If you would like a sample of these assessments, more information on this topic or to take the assessment yourself, please do not hesitate to contact me.

Sales Words and Phrases to Avoid (Have You Said This?)

August 22, 2018

Well known psychologists suggest that human communication consists of 93% body language and paralinguistic cues, while only 7% of communication consists of the words themselves. Borg, John. Body Language: 7 Easy Lessons to Master the Silent Language. Prentice Hall life, 2008. Even though only 7% of communication may be the words you use, it is still important to choose the words you use wisely to convey the appropriate message.

Recently, I witnessed two situations where experienced and accomplished sales people used the wrong words and, completely turned off a potential customer and a potential referral partner.

“You should…”
The first example, I was at a networking event and one of the smartest and most detailed people I know used the words “you should” in response to another person’s venting about certain business issues. The person venting did not even listen to the advice given because he stopped listening as soon as “you should” was said. The phrase “you should” is what my mother used to tell me, when she did not like how I was behaving. “You should go to your room now.” Most people feel condescended (which means talked down to) when someone tells them “you should…” Does the following sound better?

Have you thought about ……?
Have you tried ……..?

Sometimes people that ask for advice do not really want it. In situations like the above, it also may be useful to really try to assess whether the person venting is actually asking for advice and, whether you have permission to give them advice. A nice way of getting permission to give advice is to say something like, “I have encountered something similar in the past. That is difficult to deal with. Are interested in the way I handled it?”

The second example, at a sales training seminar, one of the sales people continually used the words “obviously” and “basically.” Those words can also be condescending. Depending upon the situation, people may interpret this as “What are you stupid?”

“I am just…”
When I was starting out in sales some 35 years ago, I was working for Kraft Foods. My supervisor was with me, when a customer asked me where she could find something. My reply was “I am JUST a salesman.” My supervisor gave me hell. When we use the word “just” we are lowering the value of ourselves and our offering. Sales is an honorable profession, you are an honorable person, and your products add value or you would (not should) be selling them.

As salespeople we must send positive strong messages. From other illustrious sales writers like Alan Fairweather, Larry Prevost, and Dr. Gary Goodman, here are other sales words that “you should” (just kidding), that you might want to avoid using.

AVOID                                                             REPLACE WITH
I’d like to                                                         What we’ll do is
Perhaps                                                           What we do
I can’t or you can’t                                          I am unable to because
You will have to                                              “Are you willing to” or “Will you”
But                                                                  “And” or “However”
I’ll try                                                               This is what I can do.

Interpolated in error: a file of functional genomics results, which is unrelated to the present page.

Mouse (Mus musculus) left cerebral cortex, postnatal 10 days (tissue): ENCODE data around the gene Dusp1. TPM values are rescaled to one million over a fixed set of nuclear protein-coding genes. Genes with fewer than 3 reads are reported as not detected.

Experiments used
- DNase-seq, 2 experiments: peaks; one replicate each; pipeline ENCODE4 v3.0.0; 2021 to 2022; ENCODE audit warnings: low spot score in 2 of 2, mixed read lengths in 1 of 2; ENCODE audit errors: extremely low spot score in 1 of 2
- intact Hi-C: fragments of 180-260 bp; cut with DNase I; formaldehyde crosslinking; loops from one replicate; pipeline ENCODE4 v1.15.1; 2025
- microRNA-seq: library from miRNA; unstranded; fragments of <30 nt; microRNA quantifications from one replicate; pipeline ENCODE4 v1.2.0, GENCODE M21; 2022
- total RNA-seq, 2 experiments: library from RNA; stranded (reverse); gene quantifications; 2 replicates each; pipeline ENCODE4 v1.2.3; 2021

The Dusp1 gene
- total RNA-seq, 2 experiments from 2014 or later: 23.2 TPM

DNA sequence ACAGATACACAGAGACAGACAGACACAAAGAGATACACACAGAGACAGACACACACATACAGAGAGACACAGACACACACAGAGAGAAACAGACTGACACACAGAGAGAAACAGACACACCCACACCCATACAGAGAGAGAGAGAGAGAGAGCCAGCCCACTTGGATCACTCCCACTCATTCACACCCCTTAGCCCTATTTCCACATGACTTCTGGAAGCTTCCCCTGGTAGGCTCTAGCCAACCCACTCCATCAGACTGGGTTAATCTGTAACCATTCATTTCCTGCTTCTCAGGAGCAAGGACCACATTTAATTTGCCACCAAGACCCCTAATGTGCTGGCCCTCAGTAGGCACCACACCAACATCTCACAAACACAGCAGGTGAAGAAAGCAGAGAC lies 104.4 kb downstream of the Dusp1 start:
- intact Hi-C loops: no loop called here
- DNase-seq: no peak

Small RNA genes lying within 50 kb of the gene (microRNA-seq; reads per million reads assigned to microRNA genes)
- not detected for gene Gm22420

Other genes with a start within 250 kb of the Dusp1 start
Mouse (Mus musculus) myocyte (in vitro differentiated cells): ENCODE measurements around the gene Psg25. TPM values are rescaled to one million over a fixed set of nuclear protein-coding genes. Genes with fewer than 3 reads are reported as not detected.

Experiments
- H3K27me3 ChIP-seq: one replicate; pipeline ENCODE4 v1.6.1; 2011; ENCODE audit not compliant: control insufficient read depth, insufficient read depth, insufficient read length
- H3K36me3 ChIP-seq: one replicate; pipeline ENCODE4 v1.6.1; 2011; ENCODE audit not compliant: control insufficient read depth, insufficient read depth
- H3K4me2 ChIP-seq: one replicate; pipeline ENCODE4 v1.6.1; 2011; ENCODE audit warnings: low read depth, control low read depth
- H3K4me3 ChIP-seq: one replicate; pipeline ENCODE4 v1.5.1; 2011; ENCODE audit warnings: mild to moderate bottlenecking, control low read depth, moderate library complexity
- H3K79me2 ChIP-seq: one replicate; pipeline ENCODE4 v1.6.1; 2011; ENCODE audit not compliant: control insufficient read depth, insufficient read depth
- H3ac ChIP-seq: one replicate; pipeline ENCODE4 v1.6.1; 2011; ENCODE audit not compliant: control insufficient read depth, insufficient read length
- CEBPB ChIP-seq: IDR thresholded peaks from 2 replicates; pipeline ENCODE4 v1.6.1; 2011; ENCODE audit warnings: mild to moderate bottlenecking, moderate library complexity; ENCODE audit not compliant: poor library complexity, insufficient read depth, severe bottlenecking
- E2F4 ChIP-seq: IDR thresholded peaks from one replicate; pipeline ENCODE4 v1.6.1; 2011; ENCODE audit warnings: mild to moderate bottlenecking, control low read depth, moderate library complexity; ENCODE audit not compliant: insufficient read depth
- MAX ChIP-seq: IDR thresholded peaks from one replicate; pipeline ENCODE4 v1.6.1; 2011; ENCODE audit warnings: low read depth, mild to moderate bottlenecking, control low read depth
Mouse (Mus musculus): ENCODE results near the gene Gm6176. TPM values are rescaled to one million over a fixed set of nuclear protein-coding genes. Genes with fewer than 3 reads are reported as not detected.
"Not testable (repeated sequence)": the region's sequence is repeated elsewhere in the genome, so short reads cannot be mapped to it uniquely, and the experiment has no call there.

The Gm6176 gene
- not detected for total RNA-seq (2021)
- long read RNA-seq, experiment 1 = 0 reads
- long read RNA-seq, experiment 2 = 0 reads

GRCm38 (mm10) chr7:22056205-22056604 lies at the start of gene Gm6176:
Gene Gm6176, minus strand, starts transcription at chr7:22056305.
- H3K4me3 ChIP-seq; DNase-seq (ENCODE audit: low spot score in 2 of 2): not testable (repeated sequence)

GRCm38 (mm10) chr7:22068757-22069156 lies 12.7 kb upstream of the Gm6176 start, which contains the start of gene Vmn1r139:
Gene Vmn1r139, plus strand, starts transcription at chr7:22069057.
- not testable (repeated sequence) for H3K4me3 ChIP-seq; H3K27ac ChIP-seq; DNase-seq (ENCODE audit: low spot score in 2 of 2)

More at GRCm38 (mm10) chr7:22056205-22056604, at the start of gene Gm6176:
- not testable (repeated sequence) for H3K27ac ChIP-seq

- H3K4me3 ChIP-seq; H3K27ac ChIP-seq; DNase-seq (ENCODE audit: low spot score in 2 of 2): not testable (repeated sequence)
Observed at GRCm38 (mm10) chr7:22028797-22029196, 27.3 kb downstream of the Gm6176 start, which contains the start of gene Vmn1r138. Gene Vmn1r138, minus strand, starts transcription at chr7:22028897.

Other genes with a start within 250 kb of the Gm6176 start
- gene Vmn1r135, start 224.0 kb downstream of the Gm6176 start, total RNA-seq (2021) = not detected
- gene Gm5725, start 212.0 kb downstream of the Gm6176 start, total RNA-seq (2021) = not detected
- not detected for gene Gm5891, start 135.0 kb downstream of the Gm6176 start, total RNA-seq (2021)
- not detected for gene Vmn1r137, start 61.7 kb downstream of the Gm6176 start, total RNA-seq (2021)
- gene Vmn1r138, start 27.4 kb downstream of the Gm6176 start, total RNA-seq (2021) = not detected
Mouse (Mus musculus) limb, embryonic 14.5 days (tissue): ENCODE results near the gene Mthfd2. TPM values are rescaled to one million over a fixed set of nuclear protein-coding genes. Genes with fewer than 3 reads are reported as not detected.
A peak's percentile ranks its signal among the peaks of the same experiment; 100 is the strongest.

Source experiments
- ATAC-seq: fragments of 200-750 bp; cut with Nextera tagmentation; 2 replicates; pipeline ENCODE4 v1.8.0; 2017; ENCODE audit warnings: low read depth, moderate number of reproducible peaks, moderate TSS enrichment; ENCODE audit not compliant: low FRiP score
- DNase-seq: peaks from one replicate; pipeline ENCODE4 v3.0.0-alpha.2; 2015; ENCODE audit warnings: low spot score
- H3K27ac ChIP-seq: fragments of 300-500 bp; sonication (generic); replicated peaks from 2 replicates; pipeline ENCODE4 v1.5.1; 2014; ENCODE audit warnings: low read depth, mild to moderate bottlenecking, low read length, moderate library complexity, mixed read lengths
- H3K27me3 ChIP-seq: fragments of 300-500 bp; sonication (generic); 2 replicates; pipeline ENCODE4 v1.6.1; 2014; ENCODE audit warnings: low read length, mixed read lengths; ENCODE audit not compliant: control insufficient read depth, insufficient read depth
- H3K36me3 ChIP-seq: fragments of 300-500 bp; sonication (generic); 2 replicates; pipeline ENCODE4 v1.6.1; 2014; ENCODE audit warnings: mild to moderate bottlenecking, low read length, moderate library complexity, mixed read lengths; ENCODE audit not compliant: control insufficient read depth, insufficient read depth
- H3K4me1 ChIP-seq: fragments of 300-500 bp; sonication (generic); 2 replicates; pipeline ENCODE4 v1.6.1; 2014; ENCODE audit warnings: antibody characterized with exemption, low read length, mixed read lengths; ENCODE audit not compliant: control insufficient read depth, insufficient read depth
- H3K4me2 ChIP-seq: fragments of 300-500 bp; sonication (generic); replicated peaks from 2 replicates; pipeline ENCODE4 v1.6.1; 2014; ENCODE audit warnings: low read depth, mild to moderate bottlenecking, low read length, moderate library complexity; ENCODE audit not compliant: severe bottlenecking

I would love to hear more words and phrases that you personally feel upset you, and see if we can come up with better ways of expressing them. Please send me your comments.

Sales is a Numbers Game: Yes, No, Maybe

July 23, 2018

So, I have one client who I have encouraged to make cold call face to face visits. To his credit he made 60 calls and has one potential. He has gotten over the fear of hearing no, which is terrific. However, how many people will keep going after 60 calls. This is like chopping down a tree with a dull axe.

To be honest, I have also suffered from sales call reluctance. I do not know many people that have not. We can go into all the different reasons, but it really isn’t necessary. I will leave that to the behavioral scientists. JUST DO IT. You have chosen to be in sales and this is your job.

With that said make no mistake about it. Sales is not only a numbers game but a performance game. The more contacts you make the more possibilities. One does not have to be the smartest or the prettiest, or even the friendliest to be a successful prospector. It is a discipline. However, if you are not constantly reviewing what you can do better it will stay very frustrating and laborious.

I know one gentleman that is an introvert that will make 50 calls/day. He has not only developed a very thick skin but is constantly improving his friendliness, and his methods. Because he is an introvert, he as learned that it is better to ask questions and focus on the customer rather than trying to sell immediately. Has he made mistakes? Of course, it is part of the game.

Prospecting is an endurance test. People are lucky today that there are several ways to have people contact other than straight cold calling.

There are several things that are critical in being a successful prospector and enjoying it.

1. Be consistent, and persistent. Set specific times for your prospecting with no diversions or interruptions allowed. It is your primary job. Paperwork does not increase revenue or profit.
2. Try different ways of prospecting. Cold calls in person, cold calls over the phone, LinkedIn, trade shows, general networking. Don’t go just one way. This will not only keep it interesting, but you can keep track of what was most successful and how much time you are willing to devote to each.
3. Make a goal of 10, 20, 30 or new contacts per week. Reward yourself for achieving this goal on a weekly basis.